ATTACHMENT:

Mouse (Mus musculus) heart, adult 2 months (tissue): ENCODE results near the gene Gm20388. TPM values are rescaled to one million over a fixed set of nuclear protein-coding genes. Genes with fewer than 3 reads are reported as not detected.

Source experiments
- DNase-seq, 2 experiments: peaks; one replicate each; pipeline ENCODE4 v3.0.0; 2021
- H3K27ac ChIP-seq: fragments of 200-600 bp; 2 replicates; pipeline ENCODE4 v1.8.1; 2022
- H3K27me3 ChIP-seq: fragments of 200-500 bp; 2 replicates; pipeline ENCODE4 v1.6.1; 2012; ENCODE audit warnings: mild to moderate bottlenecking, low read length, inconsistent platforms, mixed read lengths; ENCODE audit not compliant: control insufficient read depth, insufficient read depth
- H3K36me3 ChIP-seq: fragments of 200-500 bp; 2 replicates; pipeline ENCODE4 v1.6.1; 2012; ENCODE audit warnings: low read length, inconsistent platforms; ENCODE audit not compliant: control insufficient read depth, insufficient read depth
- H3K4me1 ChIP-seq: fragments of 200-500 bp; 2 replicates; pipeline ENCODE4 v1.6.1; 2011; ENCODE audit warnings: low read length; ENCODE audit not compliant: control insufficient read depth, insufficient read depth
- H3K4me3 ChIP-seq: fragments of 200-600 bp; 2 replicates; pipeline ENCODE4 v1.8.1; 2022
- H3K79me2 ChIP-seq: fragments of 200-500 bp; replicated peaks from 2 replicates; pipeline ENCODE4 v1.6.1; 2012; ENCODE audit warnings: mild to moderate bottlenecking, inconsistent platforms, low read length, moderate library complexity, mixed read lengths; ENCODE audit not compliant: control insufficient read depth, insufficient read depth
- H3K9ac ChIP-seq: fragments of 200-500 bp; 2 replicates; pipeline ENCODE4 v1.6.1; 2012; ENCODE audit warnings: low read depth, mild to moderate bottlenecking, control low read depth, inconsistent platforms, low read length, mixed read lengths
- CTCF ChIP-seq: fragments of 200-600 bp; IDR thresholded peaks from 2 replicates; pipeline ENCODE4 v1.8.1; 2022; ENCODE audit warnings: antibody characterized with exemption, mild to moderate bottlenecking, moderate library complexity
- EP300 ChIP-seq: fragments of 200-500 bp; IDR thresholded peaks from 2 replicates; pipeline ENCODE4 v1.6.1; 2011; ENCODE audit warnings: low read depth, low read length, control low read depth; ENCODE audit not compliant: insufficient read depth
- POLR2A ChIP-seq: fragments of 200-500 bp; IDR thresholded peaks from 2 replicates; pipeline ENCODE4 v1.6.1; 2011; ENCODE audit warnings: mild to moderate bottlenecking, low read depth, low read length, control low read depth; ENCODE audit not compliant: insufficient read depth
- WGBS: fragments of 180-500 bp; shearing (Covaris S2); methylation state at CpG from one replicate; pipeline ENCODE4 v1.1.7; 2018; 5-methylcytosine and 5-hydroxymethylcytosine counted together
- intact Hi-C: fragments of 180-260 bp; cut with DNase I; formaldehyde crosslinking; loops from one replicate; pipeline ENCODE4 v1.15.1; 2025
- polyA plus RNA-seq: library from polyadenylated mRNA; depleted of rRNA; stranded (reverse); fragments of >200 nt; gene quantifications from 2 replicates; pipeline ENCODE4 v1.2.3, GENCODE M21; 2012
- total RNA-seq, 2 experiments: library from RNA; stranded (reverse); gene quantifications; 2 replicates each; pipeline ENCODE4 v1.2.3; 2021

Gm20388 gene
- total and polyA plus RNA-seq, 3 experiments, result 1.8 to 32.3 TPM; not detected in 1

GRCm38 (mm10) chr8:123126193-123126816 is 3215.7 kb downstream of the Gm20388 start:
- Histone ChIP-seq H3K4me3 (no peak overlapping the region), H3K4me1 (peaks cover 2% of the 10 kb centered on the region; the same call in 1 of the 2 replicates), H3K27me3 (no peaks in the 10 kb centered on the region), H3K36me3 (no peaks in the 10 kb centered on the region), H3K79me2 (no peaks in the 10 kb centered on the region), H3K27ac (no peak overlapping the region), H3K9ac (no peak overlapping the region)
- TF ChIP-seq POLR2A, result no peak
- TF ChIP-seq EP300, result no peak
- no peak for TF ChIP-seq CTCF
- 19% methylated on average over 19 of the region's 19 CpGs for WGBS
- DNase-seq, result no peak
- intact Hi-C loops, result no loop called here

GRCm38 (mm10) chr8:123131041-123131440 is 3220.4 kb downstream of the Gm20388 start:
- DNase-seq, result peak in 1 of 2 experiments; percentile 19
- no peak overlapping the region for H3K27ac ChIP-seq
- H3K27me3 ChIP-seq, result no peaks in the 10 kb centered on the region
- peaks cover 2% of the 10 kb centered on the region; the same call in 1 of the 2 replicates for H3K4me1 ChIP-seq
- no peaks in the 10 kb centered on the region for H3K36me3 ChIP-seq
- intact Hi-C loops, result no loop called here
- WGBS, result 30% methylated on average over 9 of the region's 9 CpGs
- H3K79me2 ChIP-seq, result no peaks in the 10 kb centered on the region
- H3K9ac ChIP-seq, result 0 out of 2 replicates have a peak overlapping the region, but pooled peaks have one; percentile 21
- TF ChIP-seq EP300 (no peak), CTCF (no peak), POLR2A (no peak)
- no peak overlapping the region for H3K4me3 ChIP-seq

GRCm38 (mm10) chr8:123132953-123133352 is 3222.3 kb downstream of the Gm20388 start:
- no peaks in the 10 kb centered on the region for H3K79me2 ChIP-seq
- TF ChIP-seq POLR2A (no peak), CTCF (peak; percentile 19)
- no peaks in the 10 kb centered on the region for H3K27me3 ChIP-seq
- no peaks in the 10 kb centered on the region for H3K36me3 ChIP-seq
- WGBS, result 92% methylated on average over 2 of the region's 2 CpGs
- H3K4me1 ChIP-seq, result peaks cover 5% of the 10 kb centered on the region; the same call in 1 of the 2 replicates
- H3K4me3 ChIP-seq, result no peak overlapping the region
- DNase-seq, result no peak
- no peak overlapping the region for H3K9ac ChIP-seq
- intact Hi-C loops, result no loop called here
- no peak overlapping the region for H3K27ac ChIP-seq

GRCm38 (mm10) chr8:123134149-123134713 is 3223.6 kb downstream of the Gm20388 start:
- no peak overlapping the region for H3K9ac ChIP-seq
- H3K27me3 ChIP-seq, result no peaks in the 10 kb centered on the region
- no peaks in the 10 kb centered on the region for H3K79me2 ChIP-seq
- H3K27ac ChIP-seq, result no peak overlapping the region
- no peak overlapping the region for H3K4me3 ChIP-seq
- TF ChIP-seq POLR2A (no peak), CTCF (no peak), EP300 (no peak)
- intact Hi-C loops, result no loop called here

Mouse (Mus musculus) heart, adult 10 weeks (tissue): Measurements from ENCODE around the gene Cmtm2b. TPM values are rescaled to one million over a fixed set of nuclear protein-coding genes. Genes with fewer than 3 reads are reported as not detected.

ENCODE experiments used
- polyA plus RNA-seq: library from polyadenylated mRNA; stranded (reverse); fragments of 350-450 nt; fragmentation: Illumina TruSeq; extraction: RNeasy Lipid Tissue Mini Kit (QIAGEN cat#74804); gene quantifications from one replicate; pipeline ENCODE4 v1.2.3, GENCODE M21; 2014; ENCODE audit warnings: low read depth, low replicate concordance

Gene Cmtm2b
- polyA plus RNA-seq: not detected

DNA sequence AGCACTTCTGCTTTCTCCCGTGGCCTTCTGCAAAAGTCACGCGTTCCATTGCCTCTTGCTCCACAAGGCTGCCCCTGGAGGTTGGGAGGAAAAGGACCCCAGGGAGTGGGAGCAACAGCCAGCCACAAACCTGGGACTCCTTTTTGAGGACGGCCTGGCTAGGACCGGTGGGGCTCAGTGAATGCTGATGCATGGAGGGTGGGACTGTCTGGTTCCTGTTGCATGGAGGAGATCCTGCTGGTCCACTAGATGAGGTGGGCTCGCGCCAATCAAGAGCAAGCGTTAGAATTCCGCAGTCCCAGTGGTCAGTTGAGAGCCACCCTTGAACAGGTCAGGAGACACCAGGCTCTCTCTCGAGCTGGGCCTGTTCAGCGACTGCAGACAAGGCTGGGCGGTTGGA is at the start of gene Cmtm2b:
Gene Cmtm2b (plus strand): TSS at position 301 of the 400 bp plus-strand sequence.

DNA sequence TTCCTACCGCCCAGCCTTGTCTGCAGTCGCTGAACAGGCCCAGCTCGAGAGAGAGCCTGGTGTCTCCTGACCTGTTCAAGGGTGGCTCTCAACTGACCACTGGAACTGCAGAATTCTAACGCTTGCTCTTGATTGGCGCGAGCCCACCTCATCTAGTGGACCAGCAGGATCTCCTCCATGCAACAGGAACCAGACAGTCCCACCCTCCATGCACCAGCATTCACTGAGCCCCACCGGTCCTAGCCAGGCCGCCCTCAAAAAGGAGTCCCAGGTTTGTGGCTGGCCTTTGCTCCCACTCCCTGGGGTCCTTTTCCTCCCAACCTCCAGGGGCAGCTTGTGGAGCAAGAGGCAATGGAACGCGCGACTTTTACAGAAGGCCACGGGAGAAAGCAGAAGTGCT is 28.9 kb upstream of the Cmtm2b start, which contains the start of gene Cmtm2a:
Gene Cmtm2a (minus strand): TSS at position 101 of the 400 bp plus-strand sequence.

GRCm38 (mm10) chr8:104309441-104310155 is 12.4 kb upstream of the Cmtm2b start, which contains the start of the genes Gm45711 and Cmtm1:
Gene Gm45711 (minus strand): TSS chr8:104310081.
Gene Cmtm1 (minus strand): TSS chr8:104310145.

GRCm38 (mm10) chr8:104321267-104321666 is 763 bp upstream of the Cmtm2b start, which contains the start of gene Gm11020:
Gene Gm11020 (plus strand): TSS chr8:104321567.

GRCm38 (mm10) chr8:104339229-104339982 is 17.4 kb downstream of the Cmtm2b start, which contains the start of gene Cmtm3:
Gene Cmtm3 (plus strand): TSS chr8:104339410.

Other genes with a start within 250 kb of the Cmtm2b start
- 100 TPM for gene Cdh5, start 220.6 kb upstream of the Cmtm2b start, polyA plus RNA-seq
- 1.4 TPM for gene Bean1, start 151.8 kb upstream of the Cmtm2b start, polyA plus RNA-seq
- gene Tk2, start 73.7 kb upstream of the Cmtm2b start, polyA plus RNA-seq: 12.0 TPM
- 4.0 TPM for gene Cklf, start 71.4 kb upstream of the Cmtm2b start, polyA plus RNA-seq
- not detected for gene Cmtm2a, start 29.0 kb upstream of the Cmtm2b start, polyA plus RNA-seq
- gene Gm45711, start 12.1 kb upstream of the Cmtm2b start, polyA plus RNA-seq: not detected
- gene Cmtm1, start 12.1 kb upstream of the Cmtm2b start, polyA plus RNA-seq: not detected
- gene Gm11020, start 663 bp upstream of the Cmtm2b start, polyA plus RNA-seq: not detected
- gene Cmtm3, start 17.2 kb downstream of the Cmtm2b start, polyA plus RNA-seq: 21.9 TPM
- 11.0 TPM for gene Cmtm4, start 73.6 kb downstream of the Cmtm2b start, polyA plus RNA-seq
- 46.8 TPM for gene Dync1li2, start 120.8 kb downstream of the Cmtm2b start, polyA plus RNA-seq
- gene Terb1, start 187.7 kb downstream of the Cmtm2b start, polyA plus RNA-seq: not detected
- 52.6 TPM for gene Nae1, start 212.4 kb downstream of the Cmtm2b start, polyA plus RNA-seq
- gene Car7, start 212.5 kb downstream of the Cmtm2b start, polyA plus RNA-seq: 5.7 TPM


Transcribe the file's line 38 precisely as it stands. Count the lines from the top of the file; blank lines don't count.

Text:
- TF ChIP-seq EP300 (no peak), CTCF (no peak), POLR2A (no peak)